Government forced to pause plans to convert RAF Wethersfield
Government is forced to put plans to house hundreds of migrants on a former RAF airbase on temporary hold after council took out injunction to stop the move
- Braintree District Council wants judges to block conversion of RAF Wethersfield
The Government has been forced to put its controversial plan to house hundreds of asylum seekers on a former RAF airbase on hold after the council sought an injunction to stop the move.
Braintree District Council petitioned judges to block moves to convert RAF Wethersfield in Essex into temporary housing by arguing it was too isolated and a sudden rise in population would strain local services.
The High Court has now granted the local authority a full injunction hearing against the Home Office and the Ministry of Defence to be held in twelve days’ time.
Work is said to have already started to convert the former airfield, with ten-foot high fencing set up around the perimeter.
A spokesman for Braintree District Council said getting a full-day hearing on the legality of the Home Office’s actions means they will be able to get further information about how they site will be used.
Braintree District Council petitioned judges to block moves to convert RAF Wethersfield in Essex into temporary housing for asylum seekers
The local council argue the site, which is next to this picturesque village – is too isolated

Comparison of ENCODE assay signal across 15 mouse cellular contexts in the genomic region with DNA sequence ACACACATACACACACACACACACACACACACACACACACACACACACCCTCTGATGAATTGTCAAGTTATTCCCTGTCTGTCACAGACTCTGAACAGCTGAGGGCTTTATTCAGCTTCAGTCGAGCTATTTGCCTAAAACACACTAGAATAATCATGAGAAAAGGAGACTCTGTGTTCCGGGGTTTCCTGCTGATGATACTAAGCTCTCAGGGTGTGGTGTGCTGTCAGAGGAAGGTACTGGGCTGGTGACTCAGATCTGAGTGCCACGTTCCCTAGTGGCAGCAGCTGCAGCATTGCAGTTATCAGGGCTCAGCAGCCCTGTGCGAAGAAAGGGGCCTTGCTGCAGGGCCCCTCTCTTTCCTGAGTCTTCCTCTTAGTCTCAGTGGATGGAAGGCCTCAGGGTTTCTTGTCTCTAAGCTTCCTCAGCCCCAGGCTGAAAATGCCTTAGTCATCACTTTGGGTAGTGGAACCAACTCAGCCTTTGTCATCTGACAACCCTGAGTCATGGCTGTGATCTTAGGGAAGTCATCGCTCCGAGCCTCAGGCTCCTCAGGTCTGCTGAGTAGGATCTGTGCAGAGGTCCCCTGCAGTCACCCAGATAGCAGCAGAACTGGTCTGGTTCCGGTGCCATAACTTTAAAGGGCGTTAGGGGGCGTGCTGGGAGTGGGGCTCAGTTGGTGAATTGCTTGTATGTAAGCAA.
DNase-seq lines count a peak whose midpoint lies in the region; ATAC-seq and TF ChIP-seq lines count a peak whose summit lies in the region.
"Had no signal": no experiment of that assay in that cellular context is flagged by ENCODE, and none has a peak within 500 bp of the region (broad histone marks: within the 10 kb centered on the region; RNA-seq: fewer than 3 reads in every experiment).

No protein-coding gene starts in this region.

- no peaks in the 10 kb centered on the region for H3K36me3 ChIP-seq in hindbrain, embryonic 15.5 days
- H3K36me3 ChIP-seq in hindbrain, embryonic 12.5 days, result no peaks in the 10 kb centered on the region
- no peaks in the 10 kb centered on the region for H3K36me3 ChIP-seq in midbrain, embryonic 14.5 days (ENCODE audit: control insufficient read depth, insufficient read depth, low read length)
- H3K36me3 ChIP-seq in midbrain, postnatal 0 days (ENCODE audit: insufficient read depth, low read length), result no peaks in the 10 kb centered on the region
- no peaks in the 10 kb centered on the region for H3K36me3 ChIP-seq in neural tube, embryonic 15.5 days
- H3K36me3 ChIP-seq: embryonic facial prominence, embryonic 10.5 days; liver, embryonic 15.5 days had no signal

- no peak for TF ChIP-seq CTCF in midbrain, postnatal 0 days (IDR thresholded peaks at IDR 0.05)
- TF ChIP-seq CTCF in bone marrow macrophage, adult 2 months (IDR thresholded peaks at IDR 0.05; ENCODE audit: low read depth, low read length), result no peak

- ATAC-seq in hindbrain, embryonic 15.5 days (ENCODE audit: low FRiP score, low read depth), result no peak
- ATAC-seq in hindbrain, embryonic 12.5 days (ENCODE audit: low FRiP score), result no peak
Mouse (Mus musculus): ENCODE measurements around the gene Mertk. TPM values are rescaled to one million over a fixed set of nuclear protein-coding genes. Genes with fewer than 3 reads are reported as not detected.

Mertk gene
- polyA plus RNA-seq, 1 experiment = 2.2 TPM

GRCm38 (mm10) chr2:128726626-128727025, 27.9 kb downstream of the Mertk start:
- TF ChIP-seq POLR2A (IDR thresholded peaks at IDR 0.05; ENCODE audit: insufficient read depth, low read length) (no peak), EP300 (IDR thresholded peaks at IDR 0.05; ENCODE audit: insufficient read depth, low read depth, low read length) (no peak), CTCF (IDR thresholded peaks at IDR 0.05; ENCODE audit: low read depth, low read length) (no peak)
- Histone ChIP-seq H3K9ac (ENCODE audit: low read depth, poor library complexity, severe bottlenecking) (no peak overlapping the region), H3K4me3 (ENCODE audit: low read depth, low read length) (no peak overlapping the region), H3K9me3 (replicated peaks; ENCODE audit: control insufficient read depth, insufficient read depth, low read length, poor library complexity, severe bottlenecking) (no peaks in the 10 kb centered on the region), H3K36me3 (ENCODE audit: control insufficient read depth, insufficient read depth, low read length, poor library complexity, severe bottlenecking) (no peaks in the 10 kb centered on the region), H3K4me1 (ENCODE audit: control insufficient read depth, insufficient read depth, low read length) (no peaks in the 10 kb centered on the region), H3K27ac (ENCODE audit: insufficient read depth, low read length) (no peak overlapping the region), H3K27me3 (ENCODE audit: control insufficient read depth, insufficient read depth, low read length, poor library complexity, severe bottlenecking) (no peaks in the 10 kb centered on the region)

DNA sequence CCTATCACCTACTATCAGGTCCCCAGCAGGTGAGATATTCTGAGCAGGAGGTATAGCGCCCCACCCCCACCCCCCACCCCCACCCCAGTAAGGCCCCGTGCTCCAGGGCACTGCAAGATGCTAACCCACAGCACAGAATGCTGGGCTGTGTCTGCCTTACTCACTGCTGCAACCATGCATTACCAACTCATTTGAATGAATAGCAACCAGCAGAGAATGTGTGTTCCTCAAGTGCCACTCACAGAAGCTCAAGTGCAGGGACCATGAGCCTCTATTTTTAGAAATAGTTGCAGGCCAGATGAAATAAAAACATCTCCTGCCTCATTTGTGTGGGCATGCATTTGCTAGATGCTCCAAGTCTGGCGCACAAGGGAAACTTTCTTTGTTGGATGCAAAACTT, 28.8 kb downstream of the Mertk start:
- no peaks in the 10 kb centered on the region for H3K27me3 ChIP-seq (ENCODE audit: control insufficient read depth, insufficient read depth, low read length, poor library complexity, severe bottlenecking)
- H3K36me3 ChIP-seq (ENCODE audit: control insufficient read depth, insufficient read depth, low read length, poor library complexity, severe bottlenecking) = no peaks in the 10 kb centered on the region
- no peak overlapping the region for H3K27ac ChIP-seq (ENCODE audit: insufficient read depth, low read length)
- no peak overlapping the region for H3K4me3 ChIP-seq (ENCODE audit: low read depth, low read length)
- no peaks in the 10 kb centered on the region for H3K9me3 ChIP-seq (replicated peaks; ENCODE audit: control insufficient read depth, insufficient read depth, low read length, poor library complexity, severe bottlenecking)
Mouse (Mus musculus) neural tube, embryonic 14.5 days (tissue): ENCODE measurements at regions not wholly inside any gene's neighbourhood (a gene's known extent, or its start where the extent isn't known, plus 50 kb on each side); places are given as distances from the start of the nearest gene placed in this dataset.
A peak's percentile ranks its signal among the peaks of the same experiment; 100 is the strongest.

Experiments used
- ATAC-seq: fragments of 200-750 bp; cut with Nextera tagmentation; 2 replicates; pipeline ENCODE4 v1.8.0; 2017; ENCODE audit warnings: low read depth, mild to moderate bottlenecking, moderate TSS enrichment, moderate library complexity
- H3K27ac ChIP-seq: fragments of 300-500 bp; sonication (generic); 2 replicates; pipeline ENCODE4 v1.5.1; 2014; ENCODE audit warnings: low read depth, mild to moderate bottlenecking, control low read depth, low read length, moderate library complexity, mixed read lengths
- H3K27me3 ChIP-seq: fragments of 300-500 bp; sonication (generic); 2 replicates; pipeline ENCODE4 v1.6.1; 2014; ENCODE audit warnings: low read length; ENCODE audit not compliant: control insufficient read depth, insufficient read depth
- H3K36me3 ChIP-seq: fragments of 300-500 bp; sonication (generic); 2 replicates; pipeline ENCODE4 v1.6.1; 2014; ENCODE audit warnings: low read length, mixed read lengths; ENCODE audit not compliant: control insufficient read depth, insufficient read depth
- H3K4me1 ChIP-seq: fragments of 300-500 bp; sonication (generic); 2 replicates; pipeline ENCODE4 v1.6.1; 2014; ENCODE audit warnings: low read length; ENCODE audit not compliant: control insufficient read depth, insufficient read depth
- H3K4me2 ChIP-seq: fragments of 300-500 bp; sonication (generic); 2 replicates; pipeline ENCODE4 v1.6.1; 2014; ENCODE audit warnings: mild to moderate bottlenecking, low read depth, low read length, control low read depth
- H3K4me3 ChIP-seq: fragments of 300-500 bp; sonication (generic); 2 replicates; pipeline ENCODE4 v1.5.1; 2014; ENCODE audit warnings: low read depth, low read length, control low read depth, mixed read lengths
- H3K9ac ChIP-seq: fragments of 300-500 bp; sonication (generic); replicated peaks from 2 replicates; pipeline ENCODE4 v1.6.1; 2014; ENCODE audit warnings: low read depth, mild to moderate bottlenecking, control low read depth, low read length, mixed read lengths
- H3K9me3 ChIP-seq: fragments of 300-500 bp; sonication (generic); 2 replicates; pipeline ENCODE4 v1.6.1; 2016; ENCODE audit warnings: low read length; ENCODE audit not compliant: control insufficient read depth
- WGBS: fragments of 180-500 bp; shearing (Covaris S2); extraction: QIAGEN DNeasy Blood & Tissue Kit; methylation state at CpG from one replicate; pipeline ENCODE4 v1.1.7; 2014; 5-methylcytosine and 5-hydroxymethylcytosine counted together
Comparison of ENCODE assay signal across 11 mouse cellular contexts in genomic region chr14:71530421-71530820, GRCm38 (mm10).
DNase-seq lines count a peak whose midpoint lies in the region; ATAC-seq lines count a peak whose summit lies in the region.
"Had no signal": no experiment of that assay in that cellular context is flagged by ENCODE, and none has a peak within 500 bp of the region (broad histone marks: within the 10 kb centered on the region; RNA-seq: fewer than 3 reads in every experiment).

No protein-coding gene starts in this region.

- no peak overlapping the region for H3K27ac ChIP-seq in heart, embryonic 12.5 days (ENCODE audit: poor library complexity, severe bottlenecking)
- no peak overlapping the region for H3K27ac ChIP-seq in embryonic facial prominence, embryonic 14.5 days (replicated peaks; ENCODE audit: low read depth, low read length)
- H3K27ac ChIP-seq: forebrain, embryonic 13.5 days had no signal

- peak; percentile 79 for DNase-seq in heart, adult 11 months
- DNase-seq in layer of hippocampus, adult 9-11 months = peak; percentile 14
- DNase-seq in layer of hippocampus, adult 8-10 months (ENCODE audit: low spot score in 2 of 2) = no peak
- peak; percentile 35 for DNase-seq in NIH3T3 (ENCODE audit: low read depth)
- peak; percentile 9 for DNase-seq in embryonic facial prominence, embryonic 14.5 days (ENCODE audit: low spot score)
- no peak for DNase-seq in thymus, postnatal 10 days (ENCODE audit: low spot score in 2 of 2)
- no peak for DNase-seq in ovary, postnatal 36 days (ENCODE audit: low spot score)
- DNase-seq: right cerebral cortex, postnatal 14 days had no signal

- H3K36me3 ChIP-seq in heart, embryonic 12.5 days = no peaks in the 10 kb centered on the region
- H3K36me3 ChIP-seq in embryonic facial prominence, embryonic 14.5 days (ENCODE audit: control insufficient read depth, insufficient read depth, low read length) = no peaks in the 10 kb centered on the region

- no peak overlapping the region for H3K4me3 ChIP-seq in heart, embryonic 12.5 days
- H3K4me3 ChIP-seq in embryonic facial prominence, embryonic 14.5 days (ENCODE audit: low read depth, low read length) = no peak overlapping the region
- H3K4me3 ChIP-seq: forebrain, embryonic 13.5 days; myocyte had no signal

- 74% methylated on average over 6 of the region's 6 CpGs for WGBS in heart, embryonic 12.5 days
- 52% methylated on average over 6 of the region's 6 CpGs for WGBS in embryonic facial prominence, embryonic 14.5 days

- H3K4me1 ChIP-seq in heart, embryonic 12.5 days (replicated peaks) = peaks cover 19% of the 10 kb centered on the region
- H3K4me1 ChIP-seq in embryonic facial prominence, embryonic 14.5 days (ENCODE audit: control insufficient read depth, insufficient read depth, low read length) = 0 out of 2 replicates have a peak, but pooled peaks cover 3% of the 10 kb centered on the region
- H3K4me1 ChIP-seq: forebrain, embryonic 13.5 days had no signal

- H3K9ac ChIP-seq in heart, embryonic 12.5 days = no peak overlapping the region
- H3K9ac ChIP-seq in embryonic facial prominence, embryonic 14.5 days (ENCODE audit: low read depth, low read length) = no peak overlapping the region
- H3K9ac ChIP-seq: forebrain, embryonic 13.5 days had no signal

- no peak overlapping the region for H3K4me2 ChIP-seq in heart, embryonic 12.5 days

In the meantime, the Home Office has confirmed to the judge hearing the case that they will not move asylum seekers on to Wethersfield Airfield until after the court hearing.
The Home Office confirmed it had already begun converting the site, but vowed to respect the court’s decision.
There has been a widespread outcry against the planned development, with residents complaining their ‘rights’ were not being respected.
One woman told ITV News: ‘I don’t think they should be here. What are they going to do? There’s nothing here, is there? Absolutely nothing. They say about their rights, what about our rights? This is our country isn’t it?’
Another local said: ‘I don’t think it’s a matter of no refugees, it’s just not the right place for them.’
One woman added: ‘It’s not fair on the asylum seekers to start with. It’s inhuman, isn’t it, to put all these people in a place like that.’
Their concerns were mirrored by people living near RAF Scampton in Lincolnshire, which has also been lined up to house asylum seekers.
West Lindsey District Council fears the move will jeopardise a £300million regeneration project to turn the site into a heritage, aviation and research centre – and is also seeking a High Court injunction to block the move.
The Government is also facing a backlash over its bid to house 500 migrants on a barge to be moored at Portland Port in Dorset.
Locals have come out against the plans. Pictured are publicans Jackie Braithwaite and Paul Pilgrim with retired teacher Helen Turner
Mayor of Portland, Peter Roper, said it will ‘put a load’ on local health services, which had ‘diminished’ over the years.